There are so many words out there that sound the same or look the same that it is so easy to use them interchangeably. Tomato, tomato (it doesn’t really work the same on the Internet); there, their they’re; effect, affect. It can be even more difficult with medical terminology if you do not have a background in it. One common “mistake” is opiates vs. opioids. They look the same, they sound similar, but there is a fundamental difference between the two. However, it is not always wrong to use them interchangeably.
Opiates vs. Opioids
First, we will start with opiates. Opiates are the all-natural side of things — they are what is derived from opium. Did you know that opium is found in the poppy plant? The seeds on your hamburger bun won’t have the same effect as the drug, but it comes from the same seed. Not to get too technical, but the compounds found in this plant alter the way the brain processes pain and gives a sense of relief if someone is in extreme pain. It can also create a “high” feeling that may intrigue people to continue consuming opiates. Types of opiates include morphine, codeine, heroin, opium, and thebaine.
Opioids were once classified as “…synthetic opiates only (drugs created to emulate opium, however different chemically).” 1 This still holds true, but now it has been accepted that “opioids” can be used to describe natural and synthetic versions. Opioids can be viewed as prescription medicines such as oxymorphone, hydromorphone, hydrocodone and oxycodone; and, heroin or morphine. Both synthetic and natural opioids can cause users to experience withdrawal symptoms.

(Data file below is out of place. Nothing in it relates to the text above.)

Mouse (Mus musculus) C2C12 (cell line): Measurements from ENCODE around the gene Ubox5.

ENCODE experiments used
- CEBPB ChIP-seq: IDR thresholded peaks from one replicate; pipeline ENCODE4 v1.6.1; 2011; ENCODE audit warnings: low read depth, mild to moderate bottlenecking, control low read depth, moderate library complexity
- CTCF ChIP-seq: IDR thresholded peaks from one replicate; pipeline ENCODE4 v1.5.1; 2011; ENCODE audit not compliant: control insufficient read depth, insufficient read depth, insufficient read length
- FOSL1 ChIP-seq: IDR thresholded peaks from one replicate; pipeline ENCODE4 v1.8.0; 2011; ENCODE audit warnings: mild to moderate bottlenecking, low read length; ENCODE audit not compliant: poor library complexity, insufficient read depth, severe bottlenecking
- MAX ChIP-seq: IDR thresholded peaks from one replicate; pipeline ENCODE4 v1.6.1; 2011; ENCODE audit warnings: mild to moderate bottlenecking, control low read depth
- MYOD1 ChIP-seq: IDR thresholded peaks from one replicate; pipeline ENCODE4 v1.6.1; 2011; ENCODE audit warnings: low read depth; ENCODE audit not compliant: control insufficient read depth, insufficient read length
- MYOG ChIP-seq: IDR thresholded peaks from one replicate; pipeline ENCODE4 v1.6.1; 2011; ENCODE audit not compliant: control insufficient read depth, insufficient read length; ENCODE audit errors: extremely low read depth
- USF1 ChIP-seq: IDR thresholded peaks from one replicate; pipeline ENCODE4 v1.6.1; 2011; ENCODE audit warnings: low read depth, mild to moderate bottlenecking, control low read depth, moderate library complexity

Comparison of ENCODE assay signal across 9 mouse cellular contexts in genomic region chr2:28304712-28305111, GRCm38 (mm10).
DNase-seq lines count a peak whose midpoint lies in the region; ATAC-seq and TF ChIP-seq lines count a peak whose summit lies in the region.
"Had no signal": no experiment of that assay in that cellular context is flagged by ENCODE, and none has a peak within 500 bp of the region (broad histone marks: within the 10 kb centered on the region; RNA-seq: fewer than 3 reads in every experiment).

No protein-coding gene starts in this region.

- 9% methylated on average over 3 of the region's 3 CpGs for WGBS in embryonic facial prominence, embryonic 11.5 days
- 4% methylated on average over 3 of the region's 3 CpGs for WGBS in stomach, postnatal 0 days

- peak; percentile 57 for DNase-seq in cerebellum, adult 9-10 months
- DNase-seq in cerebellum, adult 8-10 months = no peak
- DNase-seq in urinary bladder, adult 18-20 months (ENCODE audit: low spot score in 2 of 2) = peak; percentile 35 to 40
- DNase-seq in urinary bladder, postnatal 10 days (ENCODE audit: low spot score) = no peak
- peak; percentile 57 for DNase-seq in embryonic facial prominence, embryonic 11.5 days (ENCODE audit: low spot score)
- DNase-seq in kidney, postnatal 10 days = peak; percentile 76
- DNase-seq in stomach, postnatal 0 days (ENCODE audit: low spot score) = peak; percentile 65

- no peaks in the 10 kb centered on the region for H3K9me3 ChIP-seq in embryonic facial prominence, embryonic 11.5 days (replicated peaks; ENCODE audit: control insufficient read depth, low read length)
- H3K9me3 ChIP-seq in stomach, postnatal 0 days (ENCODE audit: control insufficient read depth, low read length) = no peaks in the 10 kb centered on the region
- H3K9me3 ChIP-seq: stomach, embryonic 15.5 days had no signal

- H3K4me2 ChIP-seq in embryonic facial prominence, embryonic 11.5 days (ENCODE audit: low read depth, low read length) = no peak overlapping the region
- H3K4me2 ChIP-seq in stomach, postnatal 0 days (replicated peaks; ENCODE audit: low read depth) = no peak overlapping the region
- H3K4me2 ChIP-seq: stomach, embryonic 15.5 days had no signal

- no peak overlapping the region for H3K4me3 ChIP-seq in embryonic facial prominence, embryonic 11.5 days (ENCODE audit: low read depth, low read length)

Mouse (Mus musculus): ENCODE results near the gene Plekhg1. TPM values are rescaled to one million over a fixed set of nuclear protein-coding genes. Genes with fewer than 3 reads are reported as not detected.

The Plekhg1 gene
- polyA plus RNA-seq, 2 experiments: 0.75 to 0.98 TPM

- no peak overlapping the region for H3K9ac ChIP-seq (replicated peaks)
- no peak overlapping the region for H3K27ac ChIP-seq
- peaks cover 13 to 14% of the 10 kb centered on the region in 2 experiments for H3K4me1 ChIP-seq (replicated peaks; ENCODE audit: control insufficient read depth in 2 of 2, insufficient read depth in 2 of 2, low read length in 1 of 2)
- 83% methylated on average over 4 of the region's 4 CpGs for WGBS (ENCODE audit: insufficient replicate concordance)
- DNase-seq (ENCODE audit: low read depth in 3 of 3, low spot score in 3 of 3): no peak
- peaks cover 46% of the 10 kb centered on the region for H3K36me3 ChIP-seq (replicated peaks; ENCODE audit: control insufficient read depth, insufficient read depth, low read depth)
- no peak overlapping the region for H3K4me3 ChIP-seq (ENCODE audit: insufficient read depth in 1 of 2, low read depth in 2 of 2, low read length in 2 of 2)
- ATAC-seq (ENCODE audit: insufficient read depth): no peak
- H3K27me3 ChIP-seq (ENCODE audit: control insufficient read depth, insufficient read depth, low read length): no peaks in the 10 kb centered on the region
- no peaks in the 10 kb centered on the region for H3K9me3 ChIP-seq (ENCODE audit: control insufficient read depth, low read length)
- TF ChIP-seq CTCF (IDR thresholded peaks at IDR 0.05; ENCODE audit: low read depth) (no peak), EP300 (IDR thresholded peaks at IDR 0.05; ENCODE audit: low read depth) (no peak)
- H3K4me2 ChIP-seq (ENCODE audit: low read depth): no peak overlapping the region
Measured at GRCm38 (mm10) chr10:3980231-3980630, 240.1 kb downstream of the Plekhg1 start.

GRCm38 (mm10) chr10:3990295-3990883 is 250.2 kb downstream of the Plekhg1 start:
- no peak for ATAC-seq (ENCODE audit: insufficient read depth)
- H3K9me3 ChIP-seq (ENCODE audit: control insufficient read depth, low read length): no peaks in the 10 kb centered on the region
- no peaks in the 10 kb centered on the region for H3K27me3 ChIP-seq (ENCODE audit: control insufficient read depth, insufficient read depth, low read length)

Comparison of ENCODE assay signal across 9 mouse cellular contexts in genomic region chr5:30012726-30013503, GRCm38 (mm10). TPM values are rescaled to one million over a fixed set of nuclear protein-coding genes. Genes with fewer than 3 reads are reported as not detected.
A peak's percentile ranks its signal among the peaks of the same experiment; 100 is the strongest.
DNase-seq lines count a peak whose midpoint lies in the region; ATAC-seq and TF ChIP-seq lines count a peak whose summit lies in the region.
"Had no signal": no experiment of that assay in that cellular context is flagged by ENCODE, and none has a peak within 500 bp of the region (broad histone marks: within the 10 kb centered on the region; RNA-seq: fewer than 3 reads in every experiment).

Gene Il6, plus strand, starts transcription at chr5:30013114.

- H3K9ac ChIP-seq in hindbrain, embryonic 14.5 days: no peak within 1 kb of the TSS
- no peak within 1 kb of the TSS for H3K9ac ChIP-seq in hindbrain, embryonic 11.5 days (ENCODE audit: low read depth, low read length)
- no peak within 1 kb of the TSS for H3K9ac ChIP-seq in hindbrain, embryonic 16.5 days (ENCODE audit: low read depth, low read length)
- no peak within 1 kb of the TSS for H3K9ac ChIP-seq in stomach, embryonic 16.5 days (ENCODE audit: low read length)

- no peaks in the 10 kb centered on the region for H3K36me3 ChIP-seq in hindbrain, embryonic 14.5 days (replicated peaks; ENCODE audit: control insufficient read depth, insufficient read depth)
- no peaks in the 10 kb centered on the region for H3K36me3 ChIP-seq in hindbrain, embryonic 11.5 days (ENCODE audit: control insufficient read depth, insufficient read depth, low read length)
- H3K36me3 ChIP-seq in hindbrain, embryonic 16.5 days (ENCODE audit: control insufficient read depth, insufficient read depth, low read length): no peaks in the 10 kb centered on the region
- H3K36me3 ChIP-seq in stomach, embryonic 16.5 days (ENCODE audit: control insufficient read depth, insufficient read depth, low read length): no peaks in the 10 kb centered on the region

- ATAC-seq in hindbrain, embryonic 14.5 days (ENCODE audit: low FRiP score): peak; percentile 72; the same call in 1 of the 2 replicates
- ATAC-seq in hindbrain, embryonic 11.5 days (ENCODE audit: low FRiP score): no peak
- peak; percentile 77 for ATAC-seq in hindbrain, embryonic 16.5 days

Is There a Difference, Then?
There is a difference between the two, chemically, but it is okay to say “opioid” whether it is natural or not. The commonality between the two is that either one can become addictive. If they are abused or taken consistently for long periods of time, the brain can build a tolerance causing someone to take more in order to get the same effect. It is important to follow your doctor’s instructions if you are prescribed pain pills and to notify the doctor if you do not feel comfortable taking them anymore.
Frequently Asked Questions About Opioids and Opiates: Getting Answers
What About Heroin?
While most opioids are either natural or synthetic, heroin is considered a semi-synthetic opioid. It’s made from morphine, which is natural, but that morphine has been chemically processed. Heroin is a Schedule I narcotic under U.S. Federal laws and has no medicinal value. It also has a high risk of abuse.
Are Opioids Safe When Prescribed by a Doctor?
Opioids can be highly effective pain relievers. In general, these types of medications can be safe as long as the doctor’s instructions are followed and they’re used for only a short period of time. However, because these drugs produce euphoria along with their pain-relieving characteristics, they have a high risk of misuse. Some patients take opioids in larger quantities than prescribed or without a doctor’s prescription.
Does Being Natural Make Opiates Less Harmful?